The NT readings (Hebrews 3:7 - 4:1) are packed, and shows a great truth of salvation, using the two generations as example.  One of the greatest teachers I know once told me that salvation is the finish, redemption is the now.  It took me a while to understand that, and honestly I came to understand that mostly from the Torah.  Most recently I came to see that concept from the end of Leviticus, as it pertains to something someone dedicates [to the Lord] and that person's ability to take back that which was dedicated before the Jubilee.  If it tarries until the Jubilee, it is ever belonging to the Lord and cannot be taken back.  However, more initially I saw that concept starting from Exodus, when I saw deliverance as two parts -- coming out of, and going into.  There's a lot that happens in between the two, as we can clearly see.  Let us study the writer of Hebrew's words regarding the completion (everlasting salvation) as exemplified through the parsha's Israel (TLV) --
"Therefore I was provoked with this generation, and I said, 'They always go astray in their heart, and they have not known My ways.'" -- Heb 3:10.  What are His ways that is He referring to?  He is referring to Torah.  Many would say this generation of Israel knew Torah, but clearly it says they hadn't.  Oh, they heard it, we cannot deny that; but clearly did not 'know' it.  'Know' is an intimacy in Scripture, and this Torah was far from their hearts.  We learn from other parts of the Scriptures not all hearers are doers.  This is the Shema:  hear and do (obey).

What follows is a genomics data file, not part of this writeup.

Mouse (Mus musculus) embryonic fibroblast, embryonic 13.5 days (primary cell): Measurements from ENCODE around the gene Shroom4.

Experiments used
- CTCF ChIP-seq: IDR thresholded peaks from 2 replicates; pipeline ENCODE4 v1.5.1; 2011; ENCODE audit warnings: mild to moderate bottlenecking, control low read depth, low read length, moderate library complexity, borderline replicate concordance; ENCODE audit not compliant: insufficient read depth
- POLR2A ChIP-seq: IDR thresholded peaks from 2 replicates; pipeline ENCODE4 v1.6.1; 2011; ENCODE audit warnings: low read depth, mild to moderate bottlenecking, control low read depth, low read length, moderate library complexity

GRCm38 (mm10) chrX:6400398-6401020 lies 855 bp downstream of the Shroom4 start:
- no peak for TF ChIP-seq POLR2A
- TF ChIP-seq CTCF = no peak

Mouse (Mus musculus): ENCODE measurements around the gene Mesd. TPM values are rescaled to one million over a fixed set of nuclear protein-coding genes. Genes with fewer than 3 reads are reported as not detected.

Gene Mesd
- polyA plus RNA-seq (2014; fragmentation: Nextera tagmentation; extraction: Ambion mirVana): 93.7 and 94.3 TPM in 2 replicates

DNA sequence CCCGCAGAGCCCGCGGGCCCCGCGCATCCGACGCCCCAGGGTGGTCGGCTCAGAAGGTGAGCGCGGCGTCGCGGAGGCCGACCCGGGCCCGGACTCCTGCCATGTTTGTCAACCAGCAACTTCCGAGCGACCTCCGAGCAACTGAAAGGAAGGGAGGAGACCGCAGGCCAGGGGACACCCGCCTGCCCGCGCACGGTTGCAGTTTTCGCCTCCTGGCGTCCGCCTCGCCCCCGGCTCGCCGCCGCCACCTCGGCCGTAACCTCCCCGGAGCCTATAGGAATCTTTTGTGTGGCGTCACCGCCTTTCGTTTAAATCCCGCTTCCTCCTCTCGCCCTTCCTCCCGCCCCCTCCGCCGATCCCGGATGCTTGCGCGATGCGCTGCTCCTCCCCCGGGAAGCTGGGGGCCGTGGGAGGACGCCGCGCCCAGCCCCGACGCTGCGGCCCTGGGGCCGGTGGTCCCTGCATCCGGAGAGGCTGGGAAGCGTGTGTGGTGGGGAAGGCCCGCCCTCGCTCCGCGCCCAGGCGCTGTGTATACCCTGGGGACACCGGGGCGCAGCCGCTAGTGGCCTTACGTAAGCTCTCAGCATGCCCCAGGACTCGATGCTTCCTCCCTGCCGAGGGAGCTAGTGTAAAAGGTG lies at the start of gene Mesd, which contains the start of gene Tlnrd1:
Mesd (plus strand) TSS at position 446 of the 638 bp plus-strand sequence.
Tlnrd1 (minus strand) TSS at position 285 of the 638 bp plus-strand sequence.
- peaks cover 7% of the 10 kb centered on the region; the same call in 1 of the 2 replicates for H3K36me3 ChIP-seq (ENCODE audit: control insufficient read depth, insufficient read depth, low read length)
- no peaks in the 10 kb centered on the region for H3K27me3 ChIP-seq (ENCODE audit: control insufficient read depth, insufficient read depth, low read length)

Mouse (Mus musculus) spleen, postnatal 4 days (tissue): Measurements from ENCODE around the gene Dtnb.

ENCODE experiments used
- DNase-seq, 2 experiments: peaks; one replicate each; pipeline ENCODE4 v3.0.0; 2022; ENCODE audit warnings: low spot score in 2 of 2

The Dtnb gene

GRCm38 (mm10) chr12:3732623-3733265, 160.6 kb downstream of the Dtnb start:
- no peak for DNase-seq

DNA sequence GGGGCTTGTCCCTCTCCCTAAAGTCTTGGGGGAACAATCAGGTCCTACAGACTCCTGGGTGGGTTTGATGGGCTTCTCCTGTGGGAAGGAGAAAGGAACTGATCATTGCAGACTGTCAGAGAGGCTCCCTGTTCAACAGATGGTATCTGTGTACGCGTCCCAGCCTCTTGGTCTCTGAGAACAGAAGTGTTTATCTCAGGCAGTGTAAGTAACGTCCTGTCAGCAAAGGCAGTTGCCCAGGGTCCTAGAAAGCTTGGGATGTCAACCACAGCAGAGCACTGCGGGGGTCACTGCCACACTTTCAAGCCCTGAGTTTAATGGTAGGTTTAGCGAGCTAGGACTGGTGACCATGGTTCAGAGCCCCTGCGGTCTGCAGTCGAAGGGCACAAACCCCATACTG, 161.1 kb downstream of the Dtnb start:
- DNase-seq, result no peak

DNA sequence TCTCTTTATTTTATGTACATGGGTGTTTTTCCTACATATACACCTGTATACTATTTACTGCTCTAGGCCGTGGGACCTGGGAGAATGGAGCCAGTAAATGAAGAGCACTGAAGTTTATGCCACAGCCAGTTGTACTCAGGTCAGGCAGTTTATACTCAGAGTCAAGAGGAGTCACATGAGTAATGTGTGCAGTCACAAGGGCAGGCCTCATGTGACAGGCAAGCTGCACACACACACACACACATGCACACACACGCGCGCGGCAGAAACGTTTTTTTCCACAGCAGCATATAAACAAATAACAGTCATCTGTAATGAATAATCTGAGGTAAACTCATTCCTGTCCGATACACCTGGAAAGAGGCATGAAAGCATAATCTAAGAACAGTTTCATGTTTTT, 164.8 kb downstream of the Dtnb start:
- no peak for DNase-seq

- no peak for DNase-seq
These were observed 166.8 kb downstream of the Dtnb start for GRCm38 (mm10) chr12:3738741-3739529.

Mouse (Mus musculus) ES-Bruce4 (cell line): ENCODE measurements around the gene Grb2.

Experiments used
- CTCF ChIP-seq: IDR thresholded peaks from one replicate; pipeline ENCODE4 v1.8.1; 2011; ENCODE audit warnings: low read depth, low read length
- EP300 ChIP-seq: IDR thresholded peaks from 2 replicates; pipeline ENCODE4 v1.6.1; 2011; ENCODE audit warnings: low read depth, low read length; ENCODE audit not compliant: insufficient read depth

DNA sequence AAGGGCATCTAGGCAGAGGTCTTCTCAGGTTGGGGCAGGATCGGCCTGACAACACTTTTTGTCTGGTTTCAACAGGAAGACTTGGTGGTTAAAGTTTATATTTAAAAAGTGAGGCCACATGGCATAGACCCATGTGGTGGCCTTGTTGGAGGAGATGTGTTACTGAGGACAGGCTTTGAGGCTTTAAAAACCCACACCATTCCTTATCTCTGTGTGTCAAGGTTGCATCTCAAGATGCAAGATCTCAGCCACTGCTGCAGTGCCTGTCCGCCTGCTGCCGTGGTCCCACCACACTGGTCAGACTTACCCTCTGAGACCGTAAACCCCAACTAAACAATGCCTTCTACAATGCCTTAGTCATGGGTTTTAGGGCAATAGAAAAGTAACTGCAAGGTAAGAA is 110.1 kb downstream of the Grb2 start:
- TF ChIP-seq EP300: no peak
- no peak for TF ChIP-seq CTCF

"As I swore in my wrath, 'They shall not enter My rest.'"  Take care, brethren, that none of you has an evil heart of unbelief that falls away form the living God.  -- Heb 3:11-12.  These passages in Hebrews beg the question, "Was that generation saved?"  We cannot deny that generation was redeemed/delivered from the house of bondage, but we also cannot deny that they did not see the 2nd part of their deliverance.  He swore they would not enter His rest.  If you read Hebrews, you will notice that the writer refers to rest in two ways -- the Shabbat, mirrored with the eternal.  Were they saved?  Did they ever have a saving faith as we know it?  The answer is yes -- they left Egypt knowing not only that they were going to be delivered, but that they would be delivered to a specific place of rest, had faith to see the Red Sea parted, etc.  That specific place was a hope for their faith, and that faith played out in active obedience -- they heard, believed, and obeyed.  This is the Shema.  They actively moved forward toward that hope; but remember, no man with hand to the plow, looking back, is fit for the kingdom of God (Luke 9:62).  Sadly, we see these words all too true.